Getting the Science Wrong
Scientists use DNA to understand human relationships by examining the way in which changes occur, over time, in DNA structure. When a cell divides, DNA is passed on to the new cell, but sometimes there is an error in what it passes on—the copy is not always perfect. Sometimes the error in the DNA is fatal to the cell, but most of the time it is not; it is just an error that is passed on to the new cell.12
All humans are related to each other somewhere, but some humans are more closely related than others. It is the genetic differences in our DNA that set us apart from each other. By examining the differences in human DNA, we can discover where, in our genetic history, the changes occurred that resulted in the differences. When DNA error patterns are studied, scientists can be very confident about how closely related two people—or groups of people—are.
Further, scientists understand that if we know how often DNA errors occur and if those occurrences happen at a constant rate, we can compare two living people and estimate how much time has passed since those people had a common ancestor. This leads to the concept of a “DNA clock” or a “mitochondrial clock,” which is integral to genetics. Unfortunately, the presentation’s conclusions about such clocks are entirely wrong:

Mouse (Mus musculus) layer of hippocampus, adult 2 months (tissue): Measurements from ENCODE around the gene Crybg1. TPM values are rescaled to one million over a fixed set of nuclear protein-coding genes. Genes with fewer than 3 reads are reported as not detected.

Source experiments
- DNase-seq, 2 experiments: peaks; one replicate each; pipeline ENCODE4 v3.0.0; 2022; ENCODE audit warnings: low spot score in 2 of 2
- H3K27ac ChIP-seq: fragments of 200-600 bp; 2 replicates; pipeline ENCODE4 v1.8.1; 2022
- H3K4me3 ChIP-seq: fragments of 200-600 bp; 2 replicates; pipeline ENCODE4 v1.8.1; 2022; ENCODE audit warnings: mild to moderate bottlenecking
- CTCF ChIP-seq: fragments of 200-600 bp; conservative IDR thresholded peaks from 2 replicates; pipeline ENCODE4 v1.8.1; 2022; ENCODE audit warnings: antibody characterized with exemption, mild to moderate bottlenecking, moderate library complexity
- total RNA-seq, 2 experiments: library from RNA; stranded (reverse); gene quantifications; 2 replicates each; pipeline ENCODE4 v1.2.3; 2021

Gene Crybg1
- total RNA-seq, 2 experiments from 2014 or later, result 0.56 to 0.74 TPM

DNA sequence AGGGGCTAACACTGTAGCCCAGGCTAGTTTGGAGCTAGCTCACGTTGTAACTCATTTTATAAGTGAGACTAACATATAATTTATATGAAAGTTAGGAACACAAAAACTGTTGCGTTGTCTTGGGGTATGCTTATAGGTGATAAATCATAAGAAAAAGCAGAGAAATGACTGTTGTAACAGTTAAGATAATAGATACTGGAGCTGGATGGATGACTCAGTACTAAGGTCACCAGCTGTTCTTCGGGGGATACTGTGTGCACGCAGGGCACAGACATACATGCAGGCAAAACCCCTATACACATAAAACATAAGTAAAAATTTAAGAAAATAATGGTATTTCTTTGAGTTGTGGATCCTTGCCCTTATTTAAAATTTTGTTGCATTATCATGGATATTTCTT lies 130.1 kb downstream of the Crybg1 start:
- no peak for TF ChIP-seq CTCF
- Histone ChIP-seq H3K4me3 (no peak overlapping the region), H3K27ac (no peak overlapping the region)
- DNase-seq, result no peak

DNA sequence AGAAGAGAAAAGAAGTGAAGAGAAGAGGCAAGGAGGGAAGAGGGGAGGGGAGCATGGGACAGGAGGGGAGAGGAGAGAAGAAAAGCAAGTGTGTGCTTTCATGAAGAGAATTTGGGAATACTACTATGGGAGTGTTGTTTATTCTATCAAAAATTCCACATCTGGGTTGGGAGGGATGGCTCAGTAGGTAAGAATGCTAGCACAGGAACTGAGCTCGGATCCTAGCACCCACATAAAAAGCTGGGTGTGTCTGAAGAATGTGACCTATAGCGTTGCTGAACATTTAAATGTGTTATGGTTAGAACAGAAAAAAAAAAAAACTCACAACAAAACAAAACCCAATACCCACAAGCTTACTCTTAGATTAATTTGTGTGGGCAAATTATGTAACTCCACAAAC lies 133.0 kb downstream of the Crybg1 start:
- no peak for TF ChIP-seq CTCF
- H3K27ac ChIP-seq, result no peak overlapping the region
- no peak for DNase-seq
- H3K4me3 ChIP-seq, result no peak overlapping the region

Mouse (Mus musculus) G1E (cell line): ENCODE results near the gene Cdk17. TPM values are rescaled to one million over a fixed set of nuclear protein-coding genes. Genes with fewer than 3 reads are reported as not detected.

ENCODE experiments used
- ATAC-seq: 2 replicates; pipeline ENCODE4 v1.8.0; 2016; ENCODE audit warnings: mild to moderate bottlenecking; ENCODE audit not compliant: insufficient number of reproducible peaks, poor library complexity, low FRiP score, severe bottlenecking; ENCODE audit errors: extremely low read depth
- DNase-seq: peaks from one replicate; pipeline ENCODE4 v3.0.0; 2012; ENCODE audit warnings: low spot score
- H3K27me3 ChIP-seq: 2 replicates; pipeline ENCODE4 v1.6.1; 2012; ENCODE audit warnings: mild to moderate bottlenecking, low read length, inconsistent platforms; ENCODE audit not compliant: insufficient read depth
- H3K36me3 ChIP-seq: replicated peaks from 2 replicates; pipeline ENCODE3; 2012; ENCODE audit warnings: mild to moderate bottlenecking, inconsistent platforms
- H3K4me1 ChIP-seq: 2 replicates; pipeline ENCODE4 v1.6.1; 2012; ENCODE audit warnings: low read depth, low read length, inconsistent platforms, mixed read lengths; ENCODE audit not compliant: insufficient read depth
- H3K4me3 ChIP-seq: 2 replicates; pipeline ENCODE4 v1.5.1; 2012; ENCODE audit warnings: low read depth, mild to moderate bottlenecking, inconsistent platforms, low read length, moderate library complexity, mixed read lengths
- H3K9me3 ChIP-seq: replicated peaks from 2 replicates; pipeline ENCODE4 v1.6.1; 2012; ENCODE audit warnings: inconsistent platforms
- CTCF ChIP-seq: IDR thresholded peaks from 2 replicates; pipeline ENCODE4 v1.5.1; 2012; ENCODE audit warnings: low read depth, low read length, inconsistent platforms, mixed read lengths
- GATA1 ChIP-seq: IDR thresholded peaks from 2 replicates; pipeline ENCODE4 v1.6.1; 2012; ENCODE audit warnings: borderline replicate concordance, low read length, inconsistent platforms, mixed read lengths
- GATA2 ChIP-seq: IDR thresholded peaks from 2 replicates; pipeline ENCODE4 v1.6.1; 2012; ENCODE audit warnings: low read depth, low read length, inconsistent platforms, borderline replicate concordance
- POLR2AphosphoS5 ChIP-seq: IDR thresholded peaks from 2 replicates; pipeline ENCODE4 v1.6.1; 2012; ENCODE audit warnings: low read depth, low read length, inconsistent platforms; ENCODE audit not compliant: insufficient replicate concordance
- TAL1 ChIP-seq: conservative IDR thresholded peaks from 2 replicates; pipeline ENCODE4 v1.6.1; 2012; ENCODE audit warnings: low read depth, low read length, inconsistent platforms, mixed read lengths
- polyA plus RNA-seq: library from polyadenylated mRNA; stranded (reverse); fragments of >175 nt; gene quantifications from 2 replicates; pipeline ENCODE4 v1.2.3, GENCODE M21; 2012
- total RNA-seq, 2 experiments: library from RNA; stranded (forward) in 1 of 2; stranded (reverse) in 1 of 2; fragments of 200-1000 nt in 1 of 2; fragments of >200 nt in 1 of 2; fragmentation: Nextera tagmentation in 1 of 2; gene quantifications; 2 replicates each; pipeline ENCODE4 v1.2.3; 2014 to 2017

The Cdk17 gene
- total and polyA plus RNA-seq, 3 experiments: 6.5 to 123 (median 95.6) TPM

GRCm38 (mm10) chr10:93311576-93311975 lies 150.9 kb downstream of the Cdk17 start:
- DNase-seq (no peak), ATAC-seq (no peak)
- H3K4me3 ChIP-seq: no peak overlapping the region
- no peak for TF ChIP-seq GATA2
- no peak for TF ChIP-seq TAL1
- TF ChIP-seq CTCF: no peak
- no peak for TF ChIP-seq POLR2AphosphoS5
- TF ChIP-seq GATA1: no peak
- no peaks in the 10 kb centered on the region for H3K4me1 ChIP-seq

This led to, in the journal Science 1998 in an article called “Calibrating the Mitochondrial Clock” it said, “…researchers have calculated that ‘mitochondrial Eve’—the woman whose mtDNA was ancestral to that of all living people—lived [100,000 to] 200,000 years ago in Africa. Using this new clock (this new calibration), she would be a mere 6,000 years old.”
Brothers and sisters, how close is that to what we understand from the scriptures? This is DNA showing at least the preponderance of an Eve that lived 6,000 years ago. But then, I love this next sentence here: “No one thinks that’s the case.”13
Science is a prestigious journal, and the evidence in the presentation relies on a news article summarizing some then-recent research.14 Meldrum has apparently not read the original article upon which this news article is based. He conveys incredulity concerning the line that says, “No one thinks this is the case,” but he stops there. He doesn’t tell his audience why no one thinks that it’s the case. And, it has nothing to do with refusing to accept that Adam and Eve only lived 6,000 years ago, as he concludes.